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How do I print errors

by SQLMan (Novice)
on Oct 01, 2003 at 16:26 UTC ( #295674=perlquestion: print w/replies, xml ) Need Help??

SQLMan has asked for the wisdom of the Perl Monks concerning the following question:

I have a script that seems to fail when it is scheduled. I am trying to put some error handling in. I would like to start with the connection to the database. This is my connection string.
my $dbh = DBI->connect( "dbi:ODBC:RETQC_SQL", "sa", "", {RaiseError => 1, PrintError => 1, AutoCommit => 0} ) or die "Unable to connect: $DBI::errstr\n";
What I would like to do is write the error message to a file that I have opened.

open( OUTFILE, ">> $destination" ) or die "Couldn't open file for rea +ding.$!\n";

Edit by thelenm: fixed code tags

Replies are listed 'Best First'.
Re: How do I print errors
by davido (Cardinal) on Oct 01, 2003 at 17:00 UTC
    According to perlopentut, "You don't have to accept the STDIN and STDOUT you were given. You are welcome to reopen them if you'd like."

    Then the example given, modified to affect STDERR.....

    open( STDERR, ">errors.log") or die "Cannot open error log.\n$!";

    The tutorial also suggests that that it can be a clever thing to do to close the STD... filehandle on exit from the program, to force a flush.

    END { close STDERR or die "Can't close STDERR.\n$!" }

    In your case, you simply want to redirect STDERR to the OUTFILE file handle. Also listed in the tutorial, you may do this:

    open (STDERR, ">>&OUTFILE") or die "Can't redirect STDERR.\n$!";

    Hope this helps!


    "If I had my life to do over again, I'd be a plumber." -- Albert Einstein

Re: How do I print errors
by Gerard (Pilgrim) on Oct 01, 2003 at 17:07 UTC
    Or if you only wanted to collect certain errors, you could try something like this. *untested
    sub print_error{ open( OUTFILE, ">> $destination" ) or die "Couldn't open file for +reading.$!\n"; print OUTFILE $_[0]; close OUTFILE } my $dbh = DBI->connect( "dbi:ODBC:RETQC_SQL", "sa", "", {RaiseError => + 1, PrintError => 1, AutoCommit => 0} ) or print_error("Unable to con +nect: $DBI::errstr\n");
    Might be what you want
Recommendation for Logging modules
by Molt (Chaplain) on Oct 02, 2003 at 10:34 UTC

    Whilst the above suggestions all solve the problem at hand, if the amount of stuff you're logging out gets significant it's normally a good idea to switch to using one of the many Perl modules that handle logging in a more complete manner.

    Amongst the useful capabilities that a decent logging package (I personally use Log4Perl, but many others exist) are:

    • Actual details of configuration can be stored either in the program, or a seperate log configuration file. This allows them to be easily changed.

    • Pluggable log dispatch system. This allows you to easily set up a situation where, for example, all messages are logged to a file, a database, and printed to screen, but those which are exceptionally important are actually emailled to someone to deal with.
    • Capable of having multiple log-files, so you could have your database errors put into one log and any system failures into another if the two types of error were to be handled by different people.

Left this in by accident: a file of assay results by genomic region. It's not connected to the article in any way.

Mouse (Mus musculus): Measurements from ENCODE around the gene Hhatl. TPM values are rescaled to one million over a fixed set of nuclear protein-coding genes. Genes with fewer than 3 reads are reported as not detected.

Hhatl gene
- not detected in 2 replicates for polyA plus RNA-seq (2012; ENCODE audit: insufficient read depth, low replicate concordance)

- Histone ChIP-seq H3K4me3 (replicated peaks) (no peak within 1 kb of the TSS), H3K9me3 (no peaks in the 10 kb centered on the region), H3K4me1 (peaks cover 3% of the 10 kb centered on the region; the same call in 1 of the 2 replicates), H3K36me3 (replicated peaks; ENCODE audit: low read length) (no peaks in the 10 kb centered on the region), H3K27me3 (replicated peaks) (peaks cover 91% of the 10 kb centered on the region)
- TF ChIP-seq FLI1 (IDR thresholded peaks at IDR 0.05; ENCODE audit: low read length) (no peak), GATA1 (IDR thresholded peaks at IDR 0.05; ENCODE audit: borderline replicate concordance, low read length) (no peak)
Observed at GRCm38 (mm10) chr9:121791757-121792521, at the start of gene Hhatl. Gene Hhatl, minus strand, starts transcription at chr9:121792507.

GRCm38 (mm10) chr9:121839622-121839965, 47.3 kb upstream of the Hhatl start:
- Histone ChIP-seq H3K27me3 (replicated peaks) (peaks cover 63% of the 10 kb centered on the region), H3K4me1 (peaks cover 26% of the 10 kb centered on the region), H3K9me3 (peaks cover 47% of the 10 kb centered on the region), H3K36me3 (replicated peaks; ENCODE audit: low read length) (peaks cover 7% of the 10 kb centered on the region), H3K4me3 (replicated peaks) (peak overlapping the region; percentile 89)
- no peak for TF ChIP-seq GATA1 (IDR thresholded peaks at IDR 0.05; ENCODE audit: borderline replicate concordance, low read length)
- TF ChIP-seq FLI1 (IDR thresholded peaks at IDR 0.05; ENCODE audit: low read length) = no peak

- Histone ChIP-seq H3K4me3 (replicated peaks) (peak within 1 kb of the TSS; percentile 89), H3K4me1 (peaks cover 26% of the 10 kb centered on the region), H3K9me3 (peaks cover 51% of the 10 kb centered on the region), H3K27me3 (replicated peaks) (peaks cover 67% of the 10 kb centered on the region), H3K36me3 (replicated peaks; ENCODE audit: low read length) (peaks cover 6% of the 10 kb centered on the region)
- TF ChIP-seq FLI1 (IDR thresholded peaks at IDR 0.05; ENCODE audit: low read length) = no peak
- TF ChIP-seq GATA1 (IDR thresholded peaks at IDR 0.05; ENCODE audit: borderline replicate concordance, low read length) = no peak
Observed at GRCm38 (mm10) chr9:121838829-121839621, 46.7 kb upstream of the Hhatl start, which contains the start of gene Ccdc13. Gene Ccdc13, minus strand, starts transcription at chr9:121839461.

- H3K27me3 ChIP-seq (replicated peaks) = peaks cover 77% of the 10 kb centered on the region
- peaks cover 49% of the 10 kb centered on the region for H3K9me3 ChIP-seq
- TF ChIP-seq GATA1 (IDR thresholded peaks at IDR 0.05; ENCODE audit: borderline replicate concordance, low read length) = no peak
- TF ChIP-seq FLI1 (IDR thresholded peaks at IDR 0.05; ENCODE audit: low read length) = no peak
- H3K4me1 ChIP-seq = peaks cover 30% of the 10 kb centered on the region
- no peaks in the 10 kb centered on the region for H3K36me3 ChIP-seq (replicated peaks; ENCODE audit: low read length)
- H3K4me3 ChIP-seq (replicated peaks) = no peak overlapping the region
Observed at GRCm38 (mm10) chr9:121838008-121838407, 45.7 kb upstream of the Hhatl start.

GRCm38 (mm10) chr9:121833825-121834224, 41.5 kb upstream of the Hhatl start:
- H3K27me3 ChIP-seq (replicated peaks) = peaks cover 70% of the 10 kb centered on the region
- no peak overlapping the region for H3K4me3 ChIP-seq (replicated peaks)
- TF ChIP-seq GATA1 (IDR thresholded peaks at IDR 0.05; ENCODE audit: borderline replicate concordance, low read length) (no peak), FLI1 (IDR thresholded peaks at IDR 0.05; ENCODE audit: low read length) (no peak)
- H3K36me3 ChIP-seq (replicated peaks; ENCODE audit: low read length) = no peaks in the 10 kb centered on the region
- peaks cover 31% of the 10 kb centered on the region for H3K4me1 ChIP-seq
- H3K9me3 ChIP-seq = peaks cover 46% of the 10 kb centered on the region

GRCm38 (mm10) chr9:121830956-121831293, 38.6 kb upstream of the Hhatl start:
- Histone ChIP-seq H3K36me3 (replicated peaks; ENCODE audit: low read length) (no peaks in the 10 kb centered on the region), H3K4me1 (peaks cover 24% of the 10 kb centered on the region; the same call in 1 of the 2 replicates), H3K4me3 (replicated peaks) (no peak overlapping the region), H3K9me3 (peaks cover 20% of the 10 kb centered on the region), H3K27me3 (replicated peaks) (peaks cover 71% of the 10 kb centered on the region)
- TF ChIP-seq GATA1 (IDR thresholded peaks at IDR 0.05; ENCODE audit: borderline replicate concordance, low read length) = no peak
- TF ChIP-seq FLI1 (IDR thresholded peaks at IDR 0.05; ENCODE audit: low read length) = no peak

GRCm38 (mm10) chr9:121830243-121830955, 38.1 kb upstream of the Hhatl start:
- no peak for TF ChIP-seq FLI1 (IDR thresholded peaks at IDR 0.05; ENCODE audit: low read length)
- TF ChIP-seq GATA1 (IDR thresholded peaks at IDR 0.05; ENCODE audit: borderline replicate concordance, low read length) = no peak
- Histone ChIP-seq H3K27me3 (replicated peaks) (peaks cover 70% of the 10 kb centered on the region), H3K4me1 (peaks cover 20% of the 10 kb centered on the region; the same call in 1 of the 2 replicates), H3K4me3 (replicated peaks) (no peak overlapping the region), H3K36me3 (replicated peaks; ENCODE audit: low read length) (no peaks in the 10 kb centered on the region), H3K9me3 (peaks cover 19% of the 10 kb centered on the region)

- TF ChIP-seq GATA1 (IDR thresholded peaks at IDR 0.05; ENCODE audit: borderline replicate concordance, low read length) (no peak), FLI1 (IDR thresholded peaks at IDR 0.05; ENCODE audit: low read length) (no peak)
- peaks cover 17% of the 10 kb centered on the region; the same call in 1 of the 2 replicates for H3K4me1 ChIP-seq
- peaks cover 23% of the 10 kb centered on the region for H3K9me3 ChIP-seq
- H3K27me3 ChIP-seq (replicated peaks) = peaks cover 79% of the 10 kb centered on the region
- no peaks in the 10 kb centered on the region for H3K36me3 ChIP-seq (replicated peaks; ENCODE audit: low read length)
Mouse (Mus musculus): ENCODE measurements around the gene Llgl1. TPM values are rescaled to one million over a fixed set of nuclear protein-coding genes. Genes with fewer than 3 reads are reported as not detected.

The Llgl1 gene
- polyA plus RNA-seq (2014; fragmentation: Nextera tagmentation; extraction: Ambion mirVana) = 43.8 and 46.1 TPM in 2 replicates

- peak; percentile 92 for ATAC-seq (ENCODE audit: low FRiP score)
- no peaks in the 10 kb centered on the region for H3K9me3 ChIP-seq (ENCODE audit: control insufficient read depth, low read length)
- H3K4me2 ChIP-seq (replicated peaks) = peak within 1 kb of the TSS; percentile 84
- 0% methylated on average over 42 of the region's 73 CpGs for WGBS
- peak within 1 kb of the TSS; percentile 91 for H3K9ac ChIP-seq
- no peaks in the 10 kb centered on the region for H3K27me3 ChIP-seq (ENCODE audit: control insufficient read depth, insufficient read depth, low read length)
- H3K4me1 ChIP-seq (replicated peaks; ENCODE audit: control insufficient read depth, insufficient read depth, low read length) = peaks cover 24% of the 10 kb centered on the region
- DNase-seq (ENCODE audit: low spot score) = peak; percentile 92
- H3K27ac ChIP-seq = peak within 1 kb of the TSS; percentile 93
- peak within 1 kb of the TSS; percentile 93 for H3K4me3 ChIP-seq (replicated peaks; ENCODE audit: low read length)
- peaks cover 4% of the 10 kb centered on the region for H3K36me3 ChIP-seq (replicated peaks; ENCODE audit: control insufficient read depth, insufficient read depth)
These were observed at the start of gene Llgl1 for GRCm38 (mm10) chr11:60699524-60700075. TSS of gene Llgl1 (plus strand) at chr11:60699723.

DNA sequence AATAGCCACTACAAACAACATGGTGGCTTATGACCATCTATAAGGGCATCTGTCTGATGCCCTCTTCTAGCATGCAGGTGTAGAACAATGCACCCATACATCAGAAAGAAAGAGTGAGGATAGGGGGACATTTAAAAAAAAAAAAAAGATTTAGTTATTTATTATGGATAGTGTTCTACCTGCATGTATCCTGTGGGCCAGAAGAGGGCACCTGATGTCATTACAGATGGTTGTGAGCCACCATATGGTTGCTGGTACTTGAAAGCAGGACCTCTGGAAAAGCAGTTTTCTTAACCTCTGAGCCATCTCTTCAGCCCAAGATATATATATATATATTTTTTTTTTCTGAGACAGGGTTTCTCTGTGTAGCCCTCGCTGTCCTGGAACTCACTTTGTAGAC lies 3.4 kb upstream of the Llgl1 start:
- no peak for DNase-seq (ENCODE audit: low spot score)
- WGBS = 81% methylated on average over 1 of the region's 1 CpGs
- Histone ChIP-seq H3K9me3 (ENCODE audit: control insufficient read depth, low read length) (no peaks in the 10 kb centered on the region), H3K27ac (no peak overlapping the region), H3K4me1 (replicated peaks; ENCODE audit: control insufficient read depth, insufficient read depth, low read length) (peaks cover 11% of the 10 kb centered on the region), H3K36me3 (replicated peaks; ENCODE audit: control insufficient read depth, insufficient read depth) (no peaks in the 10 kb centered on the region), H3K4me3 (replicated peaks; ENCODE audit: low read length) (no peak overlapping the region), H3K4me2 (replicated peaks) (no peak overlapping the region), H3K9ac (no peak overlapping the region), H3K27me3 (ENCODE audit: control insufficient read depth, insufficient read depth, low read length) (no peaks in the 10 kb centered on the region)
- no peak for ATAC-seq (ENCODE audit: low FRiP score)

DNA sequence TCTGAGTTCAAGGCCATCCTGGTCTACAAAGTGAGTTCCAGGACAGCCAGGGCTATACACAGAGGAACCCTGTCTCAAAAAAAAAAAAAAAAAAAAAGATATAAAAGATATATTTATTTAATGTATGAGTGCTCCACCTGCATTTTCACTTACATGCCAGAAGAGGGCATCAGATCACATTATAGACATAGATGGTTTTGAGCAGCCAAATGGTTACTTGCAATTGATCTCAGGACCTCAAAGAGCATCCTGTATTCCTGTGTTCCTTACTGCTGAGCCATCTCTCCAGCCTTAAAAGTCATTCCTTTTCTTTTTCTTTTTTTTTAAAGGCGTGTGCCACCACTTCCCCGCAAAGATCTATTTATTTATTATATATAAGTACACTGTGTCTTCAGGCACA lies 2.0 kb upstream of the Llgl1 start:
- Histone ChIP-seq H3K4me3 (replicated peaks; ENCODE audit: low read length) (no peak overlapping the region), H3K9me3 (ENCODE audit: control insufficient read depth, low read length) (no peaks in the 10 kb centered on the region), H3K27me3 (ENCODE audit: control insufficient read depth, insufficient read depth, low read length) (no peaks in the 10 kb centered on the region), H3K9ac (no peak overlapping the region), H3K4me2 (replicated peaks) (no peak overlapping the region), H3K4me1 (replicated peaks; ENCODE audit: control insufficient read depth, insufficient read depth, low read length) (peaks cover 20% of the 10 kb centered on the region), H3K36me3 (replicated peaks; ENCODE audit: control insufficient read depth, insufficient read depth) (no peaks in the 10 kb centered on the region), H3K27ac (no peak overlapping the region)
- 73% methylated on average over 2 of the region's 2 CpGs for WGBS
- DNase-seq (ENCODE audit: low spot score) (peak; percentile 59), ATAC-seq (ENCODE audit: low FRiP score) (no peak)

• Ability to change logging levels on-the-fly. By using a configuration file to control the level of detail of logging it's trivial to switch from 'Standard' levels of logging to 'Debug' when things start going wrong, all without needing to edit code and (in the case of Log4perl at least) potentially without needing to restart the service. The logging-levels can even be changed on a per-logfile basis so you could have the extra detail only when needed.
    • Keeps code simple and tidy. With the handling of the errorfile etc. kept in it's own set of external modules your own code is kept nice and simple, free of the kind of errorhandling cruft.
    • A robust solution, the more used logging modules are used by a considerable number of people so are generally quite well tested and very unlikely to cause problems unless you're doing some very bizarre things with them.
    • Simple interface. Most logging systems try and keep things simple, and provide nice drop-in replacements for die, warn etc.

    Sorry if it seems like I am randomly soap-boxing, it's just that I noticed that the usability and power of the logging in the more complex systems that I write has been notably improved since I started to use this module.

Re: How do I print errors
by vek (Prior) on Oct 01, 2003 at 19:42 UTC

    I have a script that seems to fail when it is scheduled.

    I suspect that this is a cron job then. One quick and dirty way of handling this would be in the crontab.

    10 * * * * /path-to/ >> /path-to/log 2>&1

    Any STDOUT and STDERR will be captured & written to your log.

    -- vek --
Re: How do I print errors
by tilly (Archbishop) on Oct 05, 2003 at 03:36 UTC
    If this is a cron job, then I would suggest studying cron's documentation. You can readily have it mail error output automatically, which is generally better than putting stuff in files that are easy to ignore.

    A follow-up guess. Your script is failing because it is relying on environment variables that you don't have set right in cron. For a simple way to address that, see Get default login environment.

Re: How do I print errors
by sunadmn (Curate) on Oct 01, 2003 at 17:01 UTC
    Where are you collecting your errors?? It seems to look like you are not storing the errors into anything.

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